If you missed this book when it came out in October, after reading this review you might reconsider tracking it down in the bookshop. A Lightless Sky: An Afghan refugee boy’s journey of escape to a new life by Gulwali Passarlay and Nadene Ghouri is an emotionally and ethically challenging read that will spur you into action, writes Jennifer Somerville.
One of the most impressive parts of this heart-rending, well-written and courageous story is the map showing the progress of a 12-year-old boy from a life under threat in Afghanistan to the UK.
Author Gulwali Passarlay spent 12 months on the road, half-starved and filthy, covered over 20,000 kilometres, used six modes of transport, including walking. By 2015, aged 21, he was a student of politics at the University of Manchester, having done extremely well at school despite needing to learn English on his arrival at 13. He was granted asylum in the UK and in 2012 proudly carried the Olympic torch in Bolton, his adopted hometown.
Passarlay is frank about his life in Afghanistan, where his father was a doctor. His deeply conservative Pashtun family followed the rule of the Taliban without concern, and he recalls bossing his aunts about as a little boy (because he was male), following the Pashtun line that they should not uncover their hair nor leave the house.
The Taliban, as well as US intelligence, wanted the boys to come under their influence. This would have been a death sentence, whichever group they chose to support.
This conservative upbringing didn’t prepare him for many shocks he would experience when his mother arranged for her two elder sons to be sent away after her husband was killed by US forces in 2005. The Taliban, as well as US intelligence, wanted the boys to come under their influence. This would have been a death sentence, whichever group they chose to support. Passarlay was separated from his brother when they were about to board an aircraft to Iran, accompanied by the first people-smuggler agents they were to encounter. The young boy would later learn that his mother had arranged to pay $US8000 to the head of an organisation in Kabul for her sons to reach Italy; if they had died along the way, the money would still be have been due.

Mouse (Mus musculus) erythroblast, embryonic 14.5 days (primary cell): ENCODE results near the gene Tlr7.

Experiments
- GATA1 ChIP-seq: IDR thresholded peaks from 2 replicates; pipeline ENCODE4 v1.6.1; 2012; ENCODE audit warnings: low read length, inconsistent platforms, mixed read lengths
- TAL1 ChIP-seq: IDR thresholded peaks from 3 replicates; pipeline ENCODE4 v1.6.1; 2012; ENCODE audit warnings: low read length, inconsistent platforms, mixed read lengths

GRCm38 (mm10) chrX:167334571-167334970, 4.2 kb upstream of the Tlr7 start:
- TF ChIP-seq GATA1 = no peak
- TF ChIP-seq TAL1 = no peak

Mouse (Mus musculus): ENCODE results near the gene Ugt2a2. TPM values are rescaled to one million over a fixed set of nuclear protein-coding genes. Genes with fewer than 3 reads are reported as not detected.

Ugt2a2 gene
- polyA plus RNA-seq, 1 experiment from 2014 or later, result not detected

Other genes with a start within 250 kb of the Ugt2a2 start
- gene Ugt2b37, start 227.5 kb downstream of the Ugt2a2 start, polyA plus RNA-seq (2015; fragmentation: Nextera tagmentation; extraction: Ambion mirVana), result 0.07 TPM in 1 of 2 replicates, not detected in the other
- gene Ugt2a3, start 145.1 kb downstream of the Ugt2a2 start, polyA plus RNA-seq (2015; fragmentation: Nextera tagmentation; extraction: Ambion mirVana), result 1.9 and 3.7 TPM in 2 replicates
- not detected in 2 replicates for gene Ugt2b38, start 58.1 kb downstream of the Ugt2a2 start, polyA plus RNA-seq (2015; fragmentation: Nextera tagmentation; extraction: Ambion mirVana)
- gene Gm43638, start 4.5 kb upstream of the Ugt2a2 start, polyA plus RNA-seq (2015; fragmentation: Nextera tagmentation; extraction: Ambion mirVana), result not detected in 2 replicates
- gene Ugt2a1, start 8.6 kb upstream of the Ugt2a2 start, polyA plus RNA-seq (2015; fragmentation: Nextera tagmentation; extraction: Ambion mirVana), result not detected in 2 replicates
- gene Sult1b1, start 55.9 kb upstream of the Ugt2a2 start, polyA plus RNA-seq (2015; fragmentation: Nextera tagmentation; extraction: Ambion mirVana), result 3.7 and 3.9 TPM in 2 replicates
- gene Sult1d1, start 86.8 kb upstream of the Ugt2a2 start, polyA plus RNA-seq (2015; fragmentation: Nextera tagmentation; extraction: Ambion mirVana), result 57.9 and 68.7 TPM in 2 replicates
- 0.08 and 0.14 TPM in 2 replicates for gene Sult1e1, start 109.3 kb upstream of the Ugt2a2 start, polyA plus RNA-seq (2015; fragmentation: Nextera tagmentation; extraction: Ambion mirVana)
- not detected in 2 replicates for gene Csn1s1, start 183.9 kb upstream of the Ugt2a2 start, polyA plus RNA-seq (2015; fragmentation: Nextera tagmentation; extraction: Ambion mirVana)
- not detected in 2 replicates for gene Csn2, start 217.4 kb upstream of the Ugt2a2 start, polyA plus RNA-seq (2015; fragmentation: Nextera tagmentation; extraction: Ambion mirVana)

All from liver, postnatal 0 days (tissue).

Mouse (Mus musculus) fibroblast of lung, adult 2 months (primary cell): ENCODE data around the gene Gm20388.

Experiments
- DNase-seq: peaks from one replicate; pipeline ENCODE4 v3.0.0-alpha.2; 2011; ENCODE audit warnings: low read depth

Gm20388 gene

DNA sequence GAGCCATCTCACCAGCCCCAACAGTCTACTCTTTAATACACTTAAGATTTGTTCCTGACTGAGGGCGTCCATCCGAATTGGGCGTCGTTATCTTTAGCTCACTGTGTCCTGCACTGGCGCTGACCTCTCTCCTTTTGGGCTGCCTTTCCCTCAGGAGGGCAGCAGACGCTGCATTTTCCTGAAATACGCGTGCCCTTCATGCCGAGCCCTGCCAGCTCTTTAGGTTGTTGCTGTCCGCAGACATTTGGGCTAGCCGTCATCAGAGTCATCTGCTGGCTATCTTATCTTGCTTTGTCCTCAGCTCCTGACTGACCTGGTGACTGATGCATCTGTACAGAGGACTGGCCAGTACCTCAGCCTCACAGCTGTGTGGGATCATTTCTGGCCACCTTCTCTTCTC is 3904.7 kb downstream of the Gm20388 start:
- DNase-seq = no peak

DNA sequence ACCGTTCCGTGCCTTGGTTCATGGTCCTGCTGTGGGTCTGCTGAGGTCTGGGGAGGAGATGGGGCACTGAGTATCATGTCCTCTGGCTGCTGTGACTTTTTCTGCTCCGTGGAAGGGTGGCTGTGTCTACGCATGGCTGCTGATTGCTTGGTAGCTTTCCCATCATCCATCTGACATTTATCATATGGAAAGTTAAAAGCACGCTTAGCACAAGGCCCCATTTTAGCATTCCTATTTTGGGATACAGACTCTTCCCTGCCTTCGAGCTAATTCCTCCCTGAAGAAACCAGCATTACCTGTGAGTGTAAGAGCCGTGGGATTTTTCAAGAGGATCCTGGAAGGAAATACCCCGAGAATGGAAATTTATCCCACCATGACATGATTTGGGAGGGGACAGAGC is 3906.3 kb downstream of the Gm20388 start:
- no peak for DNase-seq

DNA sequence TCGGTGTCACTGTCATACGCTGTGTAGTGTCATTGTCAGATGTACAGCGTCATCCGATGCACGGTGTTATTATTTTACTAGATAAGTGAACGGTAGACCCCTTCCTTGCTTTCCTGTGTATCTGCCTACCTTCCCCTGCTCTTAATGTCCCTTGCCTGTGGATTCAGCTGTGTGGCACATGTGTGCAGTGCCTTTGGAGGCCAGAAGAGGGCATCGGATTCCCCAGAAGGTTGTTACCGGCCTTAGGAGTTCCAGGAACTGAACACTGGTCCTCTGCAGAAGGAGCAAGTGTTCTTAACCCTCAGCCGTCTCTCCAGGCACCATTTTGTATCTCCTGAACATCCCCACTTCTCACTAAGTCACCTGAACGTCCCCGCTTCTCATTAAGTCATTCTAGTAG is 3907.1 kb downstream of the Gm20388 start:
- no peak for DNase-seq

Nadene Ghouri, an award-winning journalist, has put Passarlay’s journey into perspective with a co-author’s note. By the end of 2014, there were 59.5 million men, women and children forcibly displaced from their homes by persecution, conflict, generalised violence or human rights violations. That is one in every 122 people around the world.
Ghouri notes that if that number of people were the population of a country, it would be the world’s 24th biggest nation. She writes a powerful analysis of people-smuggling operations around the world, in which the rarely seen national agents are at the top of the tree, followed by regional agents, then the middle-management men who own shelters or fleets of transport, and finally the lowest level, such as the poor man who provided young Gulwali with a horse and guided him over the border into Turkey.
Passarlay almost died several times on his journey and has been left with mental, physical and emotional scars. He pleads with his readers to help change the world, not for him, but for the other children alone out there, and for their mothers, who send them away to give them a chance at life.
5 stars – Atlantic $29.99
Reviewed by Jennifer Somerville